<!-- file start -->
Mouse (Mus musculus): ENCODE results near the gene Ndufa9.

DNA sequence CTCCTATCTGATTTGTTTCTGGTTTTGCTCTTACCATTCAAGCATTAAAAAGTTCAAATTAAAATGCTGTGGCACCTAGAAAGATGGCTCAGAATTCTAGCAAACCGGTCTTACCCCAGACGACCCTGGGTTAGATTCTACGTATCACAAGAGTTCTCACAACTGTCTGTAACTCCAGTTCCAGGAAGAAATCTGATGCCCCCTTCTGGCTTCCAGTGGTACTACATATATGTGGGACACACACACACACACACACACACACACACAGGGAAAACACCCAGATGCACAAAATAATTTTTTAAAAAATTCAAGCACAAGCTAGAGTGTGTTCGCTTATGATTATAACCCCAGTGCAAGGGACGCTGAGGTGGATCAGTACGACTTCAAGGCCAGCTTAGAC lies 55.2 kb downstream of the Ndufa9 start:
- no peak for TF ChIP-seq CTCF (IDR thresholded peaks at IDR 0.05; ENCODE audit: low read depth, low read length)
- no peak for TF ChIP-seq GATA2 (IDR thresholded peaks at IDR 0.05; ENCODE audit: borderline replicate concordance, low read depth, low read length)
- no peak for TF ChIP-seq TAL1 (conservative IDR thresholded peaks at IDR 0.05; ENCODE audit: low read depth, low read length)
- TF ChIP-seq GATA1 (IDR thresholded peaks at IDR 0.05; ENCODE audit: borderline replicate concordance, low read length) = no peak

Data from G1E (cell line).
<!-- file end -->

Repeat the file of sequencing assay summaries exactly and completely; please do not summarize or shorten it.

Mouse (Mus musculus): ENCODE results near the gene Ndufa9.

DNA sequence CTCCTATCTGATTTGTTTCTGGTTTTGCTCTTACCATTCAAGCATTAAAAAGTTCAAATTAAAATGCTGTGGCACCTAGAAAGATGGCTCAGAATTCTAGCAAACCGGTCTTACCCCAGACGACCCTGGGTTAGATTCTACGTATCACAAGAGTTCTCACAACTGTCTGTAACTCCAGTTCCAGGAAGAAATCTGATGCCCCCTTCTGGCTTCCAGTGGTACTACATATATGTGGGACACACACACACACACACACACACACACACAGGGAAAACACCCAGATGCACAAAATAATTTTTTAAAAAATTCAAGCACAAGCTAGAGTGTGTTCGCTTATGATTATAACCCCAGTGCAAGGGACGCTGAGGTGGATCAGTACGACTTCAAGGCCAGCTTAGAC lies 55.2 kb downstream of the Ndufa9 start:
- no peak for TF ChIP-seq CTCF (IDR thresholded peaks at IDR 0.05; ENCODE audit: low read depth, low read length)
- no peak for TF ChIP-seq GATA2 (IDR thresholded peaks at IDR 0.05; ENCODE audit: borderline replicate concordance, low read depth, low read length)
- no peak for TF ChIP-seq TAL1 (conservative IDR thresholded peaks at IDR 0.05; ENCODE audit: low read depth, low read length)
- TF ChIP-seq GATA1 (IDR thresholded peaks at IDR 0.05; ENCODE audit: borderline replicate concordance, low read length) = no peak

Data from G1E (cell line).